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Balancing Profitability and Sustainability in Watermelon Production

Extension Education

Emily Beach


Florida is historically one of the leading producers of watermelons and in 2021 according to the United States Department of Agriculture the state produced 1.016 billion pounds of the 3.4 billion pounds produced domestically. Of the state's production, Lafayette County contributes 19,500,000 pounds to Florida’s watermelon production.  The Suwannee Valley region, where Lafayette County is located, is faced with significant water quality and quantity regulations aimed at protecting the Floridan Aquifer and countless natural springs in the county. With watermelon being one of the leading agriculture industries in the region, producers are faced with the challenge of growing a crop within these regulations and scrutiny while remaining profitable. The main objective of this program was to satisfy the stringent regulations by assessing nutrient status regularly to adjust fertilizer applications weekly instead of applying the same amount each week throughout the growing season.  This agent applied for and was awarded a Florida Best Management Practice mini grant to purchase meters to monitor nutrient status of watermelon plants for growers in Lafayette County.  Each week, petioles from each field were collected and the agent squeezed the sap from the petiole into the meter to determine Nitrate-Nitrogen and Potassium levels.  The agent then records the numbers and shares them with the grower at which time the agent provides guidance for nutrient application for the upcoming week based off University of Florida sap levels recommendations.  This service offers immediate information to the grower which minimizes nitrogen applications while maximizing profitability.  The relationship that is formed due to the ability to provide this service also leads to other discussions that benefit the environment and producer like using soil moisture sensors, irrigation audits, and solutions for weed and diseases.  For the acreage that was weekly sap tested by the agent, growers reported that they were able to reduce the amount of fertilizer fertigation events by at least 2 weeks during the growing season.  That reduction saved 8,400 pounds of Nitrogen from entering the soil and allowed the grower to save $30,000.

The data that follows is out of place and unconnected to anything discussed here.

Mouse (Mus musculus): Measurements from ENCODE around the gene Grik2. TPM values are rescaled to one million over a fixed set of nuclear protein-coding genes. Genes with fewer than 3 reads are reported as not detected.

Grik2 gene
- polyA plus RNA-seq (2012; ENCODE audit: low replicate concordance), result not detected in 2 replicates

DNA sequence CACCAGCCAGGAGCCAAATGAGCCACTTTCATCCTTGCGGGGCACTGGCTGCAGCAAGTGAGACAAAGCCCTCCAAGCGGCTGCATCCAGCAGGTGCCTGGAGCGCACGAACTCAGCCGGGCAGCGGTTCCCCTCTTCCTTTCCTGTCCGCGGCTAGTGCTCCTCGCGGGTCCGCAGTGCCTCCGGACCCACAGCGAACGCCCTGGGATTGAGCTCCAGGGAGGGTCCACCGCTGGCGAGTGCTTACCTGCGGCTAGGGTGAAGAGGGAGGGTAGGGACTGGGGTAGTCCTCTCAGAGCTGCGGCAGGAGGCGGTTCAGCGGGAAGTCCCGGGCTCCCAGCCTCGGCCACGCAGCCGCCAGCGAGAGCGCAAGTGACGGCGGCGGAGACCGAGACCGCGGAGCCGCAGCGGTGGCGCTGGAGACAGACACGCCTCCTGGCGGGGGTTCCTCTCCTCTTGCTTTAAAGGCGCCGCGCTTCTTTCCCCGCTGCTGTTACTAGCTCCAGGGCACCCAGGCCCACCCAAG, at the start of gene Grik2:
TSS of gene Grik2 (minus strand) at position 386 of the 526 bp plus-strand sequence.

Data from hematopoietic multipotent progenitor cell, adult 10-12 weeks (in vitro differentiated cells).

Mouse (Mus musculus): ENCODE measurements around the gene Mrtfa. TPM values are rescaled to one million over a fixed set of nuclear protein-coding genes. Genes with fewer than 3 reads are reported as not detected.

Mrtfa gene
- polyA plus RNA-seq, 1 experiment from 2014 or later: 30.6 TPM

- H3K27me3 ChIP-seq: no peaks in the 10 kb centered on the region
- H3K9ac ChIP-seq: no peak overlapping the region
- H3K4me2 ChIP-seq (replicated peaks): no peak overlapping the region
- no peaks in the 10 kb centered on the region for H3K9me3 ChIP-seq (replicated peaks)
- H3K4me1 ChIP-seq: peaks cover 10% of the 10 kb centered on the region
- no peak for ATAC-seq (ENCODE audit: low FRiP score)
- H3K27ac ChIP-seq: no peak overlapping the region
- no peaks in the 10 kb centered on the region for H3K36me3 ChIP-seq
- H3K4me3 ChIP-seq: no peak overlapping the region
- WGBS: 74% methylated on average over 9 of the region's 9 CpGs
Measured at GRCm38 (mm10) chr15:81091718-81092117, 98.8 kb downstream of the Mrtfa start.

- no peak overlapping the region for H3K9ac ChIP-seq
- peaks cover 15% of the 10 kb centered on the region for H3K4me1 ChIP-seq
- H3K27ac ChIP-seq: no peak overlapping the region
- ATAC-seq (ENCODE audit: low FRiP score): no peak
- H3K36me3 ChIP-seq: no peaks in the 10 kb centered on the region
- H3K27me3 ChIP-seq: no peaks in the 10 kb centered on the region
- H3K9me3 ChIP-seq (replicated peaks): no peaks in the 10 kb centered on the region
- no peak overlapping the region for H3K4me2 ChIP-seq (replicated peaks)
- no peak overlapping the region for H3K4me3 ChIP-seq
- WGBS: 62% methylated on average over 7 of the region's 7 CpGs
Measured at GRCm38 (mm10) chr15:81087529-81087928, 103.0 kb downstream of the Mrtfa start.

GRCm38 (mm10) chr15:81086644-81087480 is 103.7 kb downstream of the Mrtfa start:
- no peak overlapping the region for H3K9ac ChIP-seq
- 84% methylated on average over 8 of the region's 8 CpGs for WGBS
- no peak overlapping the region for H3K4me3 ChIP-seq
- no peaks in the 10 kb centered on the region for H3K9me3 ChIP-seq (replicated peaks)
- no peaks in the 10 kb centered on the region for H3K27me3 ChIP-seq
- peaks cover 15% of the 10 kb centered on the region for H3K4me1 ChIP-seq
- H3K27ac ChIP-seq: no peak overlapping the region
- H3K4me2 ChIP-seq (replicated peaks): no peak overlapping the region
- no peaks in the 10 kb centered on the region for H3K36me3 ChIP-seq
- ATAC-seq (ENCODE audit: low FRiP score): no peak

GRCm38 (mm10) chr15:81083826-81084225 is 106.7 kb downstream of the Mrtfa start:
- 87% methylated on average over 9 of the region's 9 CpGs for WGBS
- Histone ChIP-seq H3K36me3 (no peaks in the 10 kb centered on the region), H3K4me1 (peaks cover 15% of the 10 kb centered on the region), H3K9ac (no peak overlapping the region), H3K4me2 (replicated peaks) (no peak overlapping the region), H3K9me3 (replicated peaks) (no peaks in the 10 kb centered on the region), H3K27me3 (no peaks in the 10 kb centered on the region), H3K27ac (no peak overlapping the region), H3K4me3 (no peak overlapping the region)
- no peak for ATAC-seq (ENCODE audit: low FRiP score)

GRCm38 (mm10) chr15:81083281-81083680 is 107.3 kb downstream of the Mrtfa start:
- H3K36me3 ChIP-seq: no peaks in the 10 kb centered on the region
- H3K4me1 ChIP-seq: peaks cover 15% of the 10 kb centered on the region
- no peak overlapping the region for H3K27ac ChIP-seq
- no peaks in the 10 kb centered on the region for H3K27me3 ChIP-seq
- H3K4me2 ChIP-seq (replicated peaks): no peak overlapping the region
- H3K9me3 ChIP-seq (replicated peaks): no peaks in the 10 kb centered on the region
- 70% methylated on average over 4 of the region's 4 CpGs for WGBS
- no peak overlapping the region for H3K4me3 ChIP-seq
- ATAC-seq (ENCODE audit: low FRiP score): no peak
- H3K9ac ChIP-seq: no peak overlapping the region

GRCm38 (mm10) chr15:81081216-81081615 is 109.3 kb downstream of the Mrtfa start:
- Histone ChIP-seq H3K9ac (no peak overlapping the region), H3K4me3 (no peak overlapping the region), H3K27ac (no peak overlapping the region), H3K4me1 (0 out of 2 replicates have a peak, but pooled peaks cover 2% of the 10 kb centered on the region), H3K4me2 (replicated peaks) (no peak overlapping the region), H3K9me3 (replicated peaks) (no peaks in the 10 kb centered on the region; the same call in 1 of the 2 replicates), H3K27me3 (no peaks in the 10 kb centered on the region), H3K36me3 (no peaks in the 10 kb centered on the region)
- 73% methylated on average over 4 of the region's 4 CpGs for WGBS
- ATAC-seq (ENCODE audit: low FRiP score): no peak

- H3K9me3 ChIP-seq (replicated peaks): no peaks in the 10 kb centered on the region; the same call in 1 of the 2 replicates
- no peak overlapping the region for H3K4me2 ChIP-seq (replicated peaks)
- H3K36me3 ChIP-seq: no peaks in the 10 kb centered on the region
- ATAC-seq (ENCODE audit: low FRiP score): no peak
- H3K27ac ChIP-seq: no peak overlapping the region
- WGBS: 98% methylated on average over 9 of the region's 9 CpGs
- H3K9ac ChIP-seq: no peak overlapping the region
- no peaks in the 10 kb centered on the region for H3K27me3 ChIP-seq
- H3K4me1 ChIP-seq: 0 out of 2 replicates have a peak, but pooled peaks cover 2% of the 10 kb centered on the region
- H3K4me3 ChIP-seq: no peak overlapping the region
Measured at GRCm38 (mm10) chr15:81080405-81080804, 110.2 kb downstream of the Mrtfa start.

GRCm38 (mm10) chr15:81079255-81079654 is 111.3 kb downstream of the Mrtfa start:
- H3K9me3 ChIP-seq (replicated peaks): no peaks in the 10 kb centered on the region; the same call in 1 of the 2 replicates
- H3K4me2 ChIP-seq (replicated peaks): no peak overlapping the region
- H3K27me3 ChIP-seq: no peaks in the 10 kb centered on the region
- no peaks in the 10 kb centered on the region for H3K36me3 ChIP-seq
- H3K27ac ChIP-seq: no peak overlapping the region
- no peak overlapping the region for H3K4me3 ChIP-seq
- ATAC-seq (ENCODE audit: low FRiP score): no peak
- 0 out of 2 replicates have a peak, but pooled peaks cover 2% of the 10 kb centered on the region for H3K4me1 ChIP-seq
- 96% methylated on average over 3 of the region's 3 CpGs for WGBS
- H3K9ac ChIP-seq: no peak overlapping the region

Poster has NOT been presented at any previous NACAA AM/PIC

This poster is being submitted only for display at AM/PIC. Poster is not to be judged, but the abstract will be published in the proceedings.

A poster file has not been provided

Authors: Emily Beach
  1. Beach, E. Agriculture and Natural Resources Agent, Lafayette County, Lafayette County Ag Extension Agent, Florida, 32066